Evelyne v. Keisler

2007 | Cited 0 times | First Circuit | October 5, 2007

Not For Publication in West's Federal Reporter


Before Boudin, Chief Judge, Torruella, Circuit Judge, and Schwarzer, 2 Senior District Judge.

Frieda Evelyne applied for asylum, withholding of removal, and relief under the federal regulations implementing the Convention Against Torture ("CAT"). An immigration judge ("IJ") denied all of Evelyne's claims and ordered her removed. She appealed to the Board of Immigration Appeals ("BIA"), which affirmed. Evelyne now petitions for review of the BIA's denial of her appeal. After careful consideration, we deny the petition.


Evelyne, a Christian Protestant from Indonesia, entered the United States on June 15, 2001 on a nonimmigrant visa and remained past the authorized date. On November 2, 2001, she filed an application to extend or change her nonimmigrant status, which is apparently still pending. Subsequently, the Immigration and Naturalization Service ("INS") commenced removal proceedings against her. In response to the INS notice to appear, Evelyne admitted that she had remained in the United States beyond the time allowed by her visa in violation of 8 U.S.C. § 1227(a)(1)(B). A.R. 654-55. She petitioned the IJ for asylum, withholding of removal, and CAT relief.

A hearing was held before the IJ at which Evelyne testified that she had suffered mistreatment in Indonesia on account of her Christian faith. She described an incident in 1998 in which purported Muslim radicals had punched her in the chest. In 1999, Muslims from a nearby mosque threw rocks at her house and told her that the Christian prayer services she was holding were disturbing them in the mosque; this and a later similar incident prompted her to discontinue such services. Evelyne also described a 2001 incident in which her house was ransacked, items were stolen, and anti-Christian graffiti was painted on the walls while she was away. She testified that her children continued to live in Indonesia after she came to the United States. At a certain point in the hearing the IJ took over the questioning of Evelyne, and much of her testimony was given in response to the IJ's questions.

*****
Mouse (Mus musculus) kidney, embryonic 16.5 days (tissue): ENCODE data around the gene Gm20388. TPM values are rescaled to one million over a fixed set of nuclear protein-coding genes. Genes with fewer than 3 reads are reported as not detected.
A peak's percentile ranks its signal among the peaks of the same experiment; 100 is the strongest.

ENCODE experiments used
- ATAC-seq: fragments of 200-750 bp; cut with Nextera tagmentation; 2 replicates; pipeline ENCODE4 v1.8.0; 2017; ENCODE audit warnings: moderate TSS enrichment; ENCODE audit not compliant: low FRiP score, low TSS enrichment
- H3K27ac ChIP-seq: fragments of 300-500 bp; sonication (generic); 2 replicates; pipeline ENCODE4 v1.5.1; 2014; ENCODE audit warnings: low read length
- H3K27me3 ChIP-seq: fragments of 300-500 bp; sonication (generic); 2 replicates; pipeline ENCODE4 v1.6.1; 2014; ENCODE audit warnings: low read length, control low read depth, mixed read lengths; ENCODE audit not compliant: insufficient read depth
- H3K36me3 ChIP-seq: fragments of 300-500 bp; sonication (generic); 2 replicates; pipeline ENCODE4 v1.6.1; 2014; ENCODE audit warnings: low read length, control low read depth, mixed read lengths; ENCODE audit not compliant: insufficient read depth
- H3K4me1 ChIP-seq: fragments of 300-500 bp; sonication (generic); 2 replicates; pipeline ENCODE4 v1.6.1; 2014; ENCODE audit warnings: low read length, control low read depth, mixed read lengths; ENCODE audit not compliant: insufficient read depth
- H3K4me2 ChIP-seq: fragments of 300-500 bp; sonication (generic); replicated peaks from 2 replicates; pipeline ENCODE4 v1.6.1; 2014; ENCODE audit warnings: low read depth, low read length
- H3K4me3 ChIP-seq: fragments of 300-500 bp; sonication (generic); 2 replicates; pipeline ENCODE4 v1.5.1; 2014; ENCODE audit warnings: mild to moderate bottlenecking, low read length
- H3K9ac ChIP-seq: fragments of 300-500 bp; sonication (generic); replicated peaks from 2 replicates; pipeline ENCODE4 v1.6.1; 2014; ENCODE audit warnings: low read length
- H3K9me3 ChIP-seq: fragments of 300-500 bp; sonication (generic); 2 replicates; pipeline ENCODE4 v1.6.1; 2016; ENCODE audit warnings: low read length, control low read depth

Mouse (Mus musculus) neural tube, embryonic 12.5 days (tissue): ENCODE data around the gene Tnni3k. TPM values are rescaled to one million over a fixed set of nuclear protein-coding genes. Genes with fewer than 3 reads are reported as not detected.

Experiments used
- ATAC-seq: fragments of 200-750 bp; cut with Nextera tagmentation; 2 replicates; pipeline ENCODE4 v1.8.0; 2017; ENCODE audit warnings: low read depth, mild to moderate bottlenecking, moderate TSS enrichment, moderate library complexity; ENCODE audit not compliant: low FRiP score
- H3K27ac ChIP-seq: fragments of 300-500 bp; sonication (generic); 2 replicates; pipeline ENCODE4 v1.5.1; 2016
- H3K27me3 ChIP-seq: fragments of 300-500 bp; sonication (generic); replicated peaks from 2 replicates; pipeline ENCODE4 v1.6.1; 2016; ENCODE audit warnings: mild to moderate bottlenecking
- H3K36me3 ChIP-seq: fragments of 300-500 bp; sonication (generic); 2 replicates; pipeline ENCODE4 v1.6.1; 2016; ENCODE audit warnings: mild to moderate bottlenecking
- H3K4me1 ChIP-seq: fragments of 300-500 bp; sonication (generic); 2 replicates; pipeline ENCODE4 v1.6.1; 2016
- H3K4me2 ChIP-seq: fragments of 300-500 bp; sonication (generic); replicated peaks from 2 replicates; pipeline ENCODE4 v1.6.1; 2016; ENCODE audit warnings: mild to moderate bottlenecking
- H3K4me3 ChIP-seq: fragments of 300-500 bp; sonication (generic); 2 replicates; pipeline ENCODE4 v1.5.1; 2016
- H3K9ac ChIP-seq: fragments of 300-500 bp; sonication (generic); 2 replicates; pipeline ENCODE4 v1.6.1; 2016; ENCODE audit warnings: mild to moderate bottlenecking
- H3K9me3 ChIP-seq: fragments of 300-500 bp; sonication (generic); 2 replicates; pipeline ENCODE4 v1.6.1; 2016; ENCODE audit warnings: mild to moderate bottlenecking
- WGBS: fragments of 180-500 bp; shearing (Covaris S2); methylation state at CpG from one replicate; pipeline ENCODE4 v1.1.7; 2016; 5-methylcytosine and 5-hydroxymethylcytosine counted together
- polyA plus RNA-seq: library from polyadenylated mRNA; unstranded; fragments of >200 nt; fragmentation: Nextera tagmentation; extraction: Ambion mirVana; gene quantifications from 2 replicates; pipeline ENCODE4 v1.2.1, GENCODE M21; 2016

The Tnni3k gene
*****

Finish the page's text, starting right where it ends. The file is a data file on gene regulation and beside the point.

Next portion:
The IJ found that the Government had satisfied its burden of proving by clear and convincing evidence that Evelyne was removable: she had conceded removability, and the mere fact that her visa extension application was still pending did not amount to an automatic extension. The IJ found further that Evelyne did not qualify for asylum, withholding of removal, or CAT relief: while she had been a victim of religious discrimination, she had not shown that she had suffered past persecution, or that she had an objectively reasonable basis for her fear of future persecution. The BIA affirmed, and held additionally that the IJ had not deprived Evelyne of a full and fair opportunity to present her case by conducting much of the examination himself.

Evelyne appeals the BIA's findings that she was removable, that she was not eligible for asylum,3 and that the IJ did not deprive her of a full and fair opportunity to present her case. We address these items in turn.


A. Standard of Review

We normally review decisions of the BIA and not those of immigration judges; however, where, as here, the BIA has adopted and affirmed findings of the IJ, we also review the adopted portion of the IJ's decision. Simo v. Gonz les, 445 F.3d 7, 11 (1st Cir. 2006); V squez v. INS, 177 F.3d 62, 64 (1st Cir. 1999). We review the BIA's legal conclusions de novo, with appropriate deference to the agency's interpretation of the underlying statute in accordance with administrative law principles. Molina De Massenet v. Gonz les, 485 F.3d 661, 663 (1st Cir. 2007). In asylum claims, the Court reviews the factual findings of the BIA and the IJ under the "substantial evidence" standard, reversing only if the evidence of record would compel a reasonable factfinder to make a contrary determination. Stroni v. Gonz les, 454 F.3d 82, 87 (1st Cir. 2006).